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Second Trimester 1stTrimester     3rd Trimester

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13 WEEKS EXACTLY

189 days to go...

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Your baby today

This 2D black-and-white ultrasound scan is similar to the scan you may see and may be given. The baby is the white area, and the amniotic fluid is black. This type of scan is the best way to measure your baby's length at this stage.

Your hormones have done all the hard work to establish your pregnancy and as they settle down, so should your nausea.

Morning sickness usually subsides around the start of the second trimester. It's believed that the rapid hormonal changes required to establish and maintain the pregnancy in the early stages may cause the sickness. By this stage your pregnancy is well established and your baby's major internal organs and support system are fully formed, so these hormone levels start to stabilize. This may be why the nausea passes. Furthermore, there is a theory that nausea is the body's way of protecting your baby from harmful substances in the early crucial stages of development, so you become naturally adverse to alcohol and junk food, for example.

If your nausea and sickness hasn't begun to subside by this stage don't worry since for some women it does continue into the second trimester. See your doctor if you are concerned about your level of sickness.

As A Matter Of Fact

Your immune system weakens during pregnancy to stop your body from rejecting your developing baby.

This, unfortunately, makes you more prone to colds and bugs. As an added burden, pregnancy hormones can worsen a stuffed nose and nausea.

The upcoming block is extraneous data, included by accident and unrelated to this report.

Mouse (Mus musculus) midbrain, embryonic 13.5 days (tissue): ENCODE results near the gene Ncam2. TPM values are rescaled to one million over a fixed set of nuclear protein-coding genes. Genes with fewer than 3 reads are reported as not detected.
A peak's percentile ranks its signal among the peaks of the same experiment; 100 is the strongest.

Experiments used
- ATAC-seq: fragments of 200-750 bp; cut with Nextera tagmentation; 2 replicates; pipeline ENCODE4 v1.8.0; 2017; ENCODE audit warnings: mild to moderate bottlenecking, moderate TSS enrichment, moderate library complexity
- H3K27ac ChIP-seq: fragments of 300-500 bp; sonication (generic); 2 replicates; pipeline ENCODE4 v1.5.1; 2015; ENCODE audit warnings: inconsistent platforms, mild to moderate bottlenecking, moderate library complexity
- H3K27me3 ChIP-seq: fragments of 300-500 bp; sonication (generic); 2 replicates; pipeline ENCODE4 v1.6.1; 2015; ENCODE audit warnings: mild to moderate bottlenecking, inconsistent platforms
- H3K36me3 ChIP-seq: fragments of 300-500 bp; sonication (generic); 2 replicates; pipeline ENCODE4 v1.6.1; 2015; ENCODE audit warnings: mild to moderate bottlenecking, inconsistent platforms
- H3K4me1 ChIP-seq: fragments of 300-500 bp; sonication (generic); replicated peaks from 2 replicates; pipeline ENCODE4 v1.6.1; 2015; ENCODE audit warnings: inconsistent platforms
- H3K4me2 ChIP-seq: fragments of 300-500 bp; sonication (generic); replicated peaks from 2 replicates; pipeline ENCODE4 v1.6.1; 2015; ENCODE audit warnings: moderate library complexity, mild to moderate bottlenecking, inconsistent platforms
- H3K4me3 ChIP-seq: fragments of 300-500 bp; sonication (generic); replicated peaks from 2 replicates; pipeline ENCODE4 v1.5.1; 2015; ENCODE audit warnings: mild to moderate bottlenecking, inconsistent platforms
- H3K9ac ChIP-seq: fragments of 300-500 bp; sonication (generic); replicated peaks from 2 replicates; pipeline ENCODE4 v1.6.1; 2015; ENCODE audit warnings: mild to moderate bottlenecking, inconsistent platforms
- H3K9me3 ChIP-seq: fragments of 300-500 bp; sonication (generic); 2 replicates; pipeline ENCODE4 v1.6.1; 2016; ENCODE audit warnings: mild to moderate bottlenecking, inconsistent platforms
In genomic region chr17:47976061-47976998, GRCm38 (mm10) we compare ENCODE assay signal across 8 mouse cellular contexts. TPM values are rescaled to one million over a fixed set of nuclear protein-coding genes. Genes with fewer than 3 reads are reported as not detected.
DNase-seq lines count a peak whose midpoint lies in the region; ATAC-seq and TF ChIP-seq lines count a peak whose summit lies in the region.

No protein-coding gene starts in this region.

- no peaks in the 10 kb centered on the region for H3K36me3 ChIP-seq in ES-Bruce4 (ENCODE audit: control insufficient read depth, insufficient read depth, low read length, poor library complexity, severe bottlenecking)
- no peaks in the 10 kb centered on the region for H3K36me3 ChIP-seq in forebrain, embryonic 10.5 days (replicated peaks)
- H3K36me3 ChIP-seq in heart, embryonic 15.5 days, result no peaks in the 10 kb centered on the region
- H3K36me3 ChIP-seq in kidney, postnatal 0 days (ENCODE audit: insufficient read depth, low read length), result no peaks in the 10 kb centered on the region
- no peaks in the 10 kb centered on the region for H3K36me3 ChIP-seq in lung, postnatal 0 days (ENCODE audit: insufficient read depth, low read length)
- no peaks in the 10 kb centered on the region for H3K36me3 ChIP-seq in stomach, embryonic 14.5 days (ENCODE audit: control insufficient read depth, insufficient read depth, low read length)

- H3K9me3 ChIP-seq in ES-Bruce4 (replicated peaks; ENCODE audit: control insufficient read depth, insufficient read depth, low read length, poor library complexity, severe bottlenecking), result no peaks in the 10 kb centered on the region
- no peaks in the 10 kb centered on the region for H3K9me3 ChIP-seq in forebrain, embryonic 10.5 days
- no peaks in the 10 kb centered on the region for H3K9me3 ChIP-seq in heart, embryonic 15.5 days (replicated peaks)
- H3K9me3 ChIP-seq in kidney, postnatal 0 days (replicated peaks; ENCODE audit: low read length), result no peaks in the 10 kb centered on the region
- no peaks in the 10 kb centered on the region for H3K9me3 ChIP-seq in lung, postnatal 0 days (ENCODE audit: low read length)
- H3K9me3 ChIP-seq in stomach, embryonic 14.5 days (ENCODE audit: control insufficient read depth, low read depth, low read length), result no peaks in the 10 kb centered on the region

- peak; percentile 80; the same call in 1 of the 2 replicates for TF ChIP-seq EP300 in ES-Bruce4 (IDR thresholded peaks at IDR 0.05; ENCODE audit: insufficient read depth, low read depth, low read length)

Ask A... Mom

My partner hasn't wanted sex at all since I've become pregnant. Will he ever desire me again?

Yes! Although it's difficult, try not to take his reluctance to have sex personally. When I was pregnant, my husband didn't want to have penetrative sex, and most of his fears centered around harming the baby or me. This was made worse by the fact that I'd taken a long time to get pregnant, and was also having a difficult pregnancy, with lots of nausea and sickness.

We spoke to our doctor and she was able to reassure my partner that he couldn't harm the baby in any way by having penetrative sex. She also told us that it wasn't uncommon for either partner to experience a reduced sexual desire in pregnancy for a variety of reasons. Although many women experience an increased libido at this stage of pregnancy, the same may not be true for their partner.

It's important that you talk to your partner to find out his fears and explain your own thoughts and feelings. Don't let this issue cause an argument between you. Each couple is different and you will need to talk to each other to find your way through this problem.

You may also find it helpful to talk to someone who isn't so closely involved, such as your doctor or a trusted friend.

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Excerpted from Pregnancy Day by Day.
Copyright © 2009 Dorling Kindersley Limited.
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